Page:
Best Practices Are Hard To Find
It doesn’t come as a surprise that most digital practitioners struggle to qualify the audiences they are purchasing through display campaign strategies. Unfortunately, display ads have never been the easiest digital marketing medium to understand. That being said, we’ve put together a guide to help you learn the upper funnel and lower funnel metrics to successfully qualify your display audiences and measure success.
Programmatic advertising continues to evolve beyond the familiar Google display everyone has become accustomed to. In the past couple year we have seen new players on the block that are proving out significantly stronger performance. That new player…..Amazon Ads.
Amazon Ads has spent the last couple of years building ad products that are truly shaking up the industry. It was only a matter of time until Google and Facebook would have significant competition in the marketing world. But before I get into all the politics….
Here is the guide to understanding your display ad metrics.
The Beginners Guide For Display Ad Metrics
An Impression is a view of your ad with or without engagement. This means the ad was likely “above the fold” where the user is clearly able to see the ad.
Impressions are important for your brand to build frequency and deliver the targeted message across to your target audience.
This is probably the most over-looked metric across the digital marketing industry. However, it is the most important metric to evaluate the quality of both the media buy and delivery of impressions.
You may be surprised to know that not all impressions are good impressions. Unfortunately, bad actors do exist in the programmatic space.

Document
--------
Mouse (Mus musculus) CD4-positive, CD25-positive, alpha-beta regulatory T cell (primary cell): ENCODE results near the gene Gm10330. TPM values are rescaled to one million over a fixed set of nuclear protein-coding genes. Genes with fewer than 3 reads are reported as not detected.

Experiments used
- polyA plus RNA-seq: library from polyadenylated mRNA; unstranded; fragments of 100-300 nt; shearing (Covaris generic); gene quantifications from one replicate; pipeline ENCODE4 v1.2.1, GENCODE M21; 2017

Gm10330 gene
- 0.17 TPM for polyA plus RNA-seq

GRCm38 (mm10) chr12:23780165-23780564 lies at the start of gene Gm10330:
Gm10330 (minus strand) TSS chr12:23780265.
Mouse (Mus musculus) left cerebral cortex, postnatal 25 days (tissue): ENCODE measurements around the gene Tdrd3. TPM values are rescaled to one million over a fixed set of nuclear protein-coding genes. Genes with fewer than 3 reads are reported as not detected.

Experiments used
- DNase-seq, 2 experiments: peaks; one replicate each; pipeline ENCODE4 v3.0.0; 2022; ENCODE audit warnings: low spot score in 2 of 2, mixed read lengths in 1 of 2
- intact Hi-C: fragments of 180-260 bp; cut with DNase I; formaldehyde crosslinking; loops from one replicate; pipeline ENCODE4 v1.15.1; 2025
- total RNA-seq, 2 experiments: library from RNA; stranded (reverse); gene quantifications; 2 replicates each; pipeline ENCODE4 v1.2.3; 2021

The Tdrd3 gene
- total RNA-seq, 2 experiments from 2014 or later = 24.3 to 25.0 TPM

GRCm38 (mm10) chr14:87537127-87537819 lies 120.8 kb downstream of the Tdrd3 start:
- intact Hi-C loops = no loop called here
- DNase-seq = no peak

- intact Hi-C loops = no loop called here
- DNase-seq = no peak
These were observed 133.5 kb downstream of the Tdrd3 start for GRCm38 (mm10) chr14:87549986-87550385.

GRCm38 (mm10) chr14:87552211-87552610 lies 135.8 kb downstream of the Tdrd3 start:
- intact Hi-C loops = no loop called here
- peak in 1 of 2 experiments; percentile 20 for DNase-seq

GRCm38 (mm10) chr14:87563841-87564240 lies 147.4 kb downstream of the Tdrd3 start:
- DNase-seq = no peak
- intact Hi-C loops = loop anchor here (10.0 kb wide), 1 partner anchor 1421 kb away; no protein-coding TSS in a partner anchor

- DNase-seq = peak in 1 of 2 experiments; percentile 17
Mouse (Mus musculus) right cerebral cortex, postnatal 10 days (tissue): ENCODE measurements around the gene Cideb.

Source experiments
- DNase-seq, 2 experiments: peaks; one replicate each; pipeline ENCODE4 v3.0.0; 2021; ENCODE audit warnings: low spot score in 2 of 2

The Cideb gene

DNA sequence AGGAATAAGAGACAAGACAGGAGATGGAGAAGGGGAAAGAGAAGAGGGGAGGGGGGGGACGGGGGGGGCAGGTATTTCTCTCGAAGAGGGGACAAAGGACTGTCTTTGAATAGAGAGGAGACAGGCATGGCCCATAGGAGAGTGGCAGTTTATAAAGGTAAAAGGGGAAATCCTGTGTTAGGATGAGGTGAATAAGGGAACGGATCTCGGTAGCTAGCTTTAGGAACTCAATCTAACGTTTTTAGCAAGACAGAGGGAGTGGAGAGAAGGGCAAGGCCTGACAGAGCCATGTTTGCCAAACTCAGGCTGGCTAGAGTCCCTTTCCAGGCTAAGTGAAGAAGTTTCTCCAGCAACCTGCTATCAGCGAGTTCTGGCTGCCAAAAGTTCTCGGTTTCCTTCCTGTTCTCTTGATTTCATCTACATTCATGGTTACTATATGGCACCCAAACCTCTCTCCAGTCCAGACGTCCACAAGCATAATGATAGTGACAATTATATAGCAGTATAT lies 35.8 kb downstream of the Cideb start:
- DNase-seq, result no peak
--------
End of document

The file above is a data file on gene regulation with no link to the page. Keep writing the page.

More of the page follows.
Have you heard of “bot traffic”?
Yes, the traffic that counts towards your media performance but does not deliver value to your brand. Bot traffic, fraudulent clicks, and creative guidelines that do not meet the required specifications are many reasons why viewability is such an important metric to measure.
Viewability is the percentage of all impressions that have viewed more than 50% of the display ad creative for longer than 1 consecutive second.
The industry average is roughly ~57% across Google (source: emarketer.com)
Click and Click-Through Rate
The industry average is .05% (source: Google Doubleclick) yes… it’s low
How low can it go?
In all seriousness though, CTR on display ads across the industry is absolutely terrible. Countless articles across the web have plagued the industry’s understanding of CTR as it relates to display. So let’s get something straight, Google display vs Amazon display would be like comparing apples to oranges because Amazon display is only served to logged in Amazon users.
This mitigates wasted ad spend and delivers an overall higher quality impression.
What does a good CTR look like on display?
Display CTR performance is largely dependent on a few key areas.
- Call To Action
In the world of Display you have a plethora of creative options to help you achieve your business objectives.
There are predominantly two core delivered display assets: Static and Dynamic
Both have vastly different performance when it comes down to CTR and conversions.
How do they perform differently and why?
Static creative assets are delivered as it sounds, with one creative asset design that is delivered to your target audience. When using static creative, you may have more available creative freedom to articulate your brand message. This however has some disadvantages because you are serving the same message to a larger audience, not every user will resonate with the creative. In other terms, the campaign lacks personalization.
This results in average click through rates of around .02% – .05% when delivered to prospective audiences (audiences that have never interacted with your brand).
Dynamic Display Ads
Dynamic display ads on the other hand will produce significantly higher CTR and performance vs static creative assets. The reason for this is due to the ability to personalize an ad creative in multiple resolutions with different messages and creative image assets.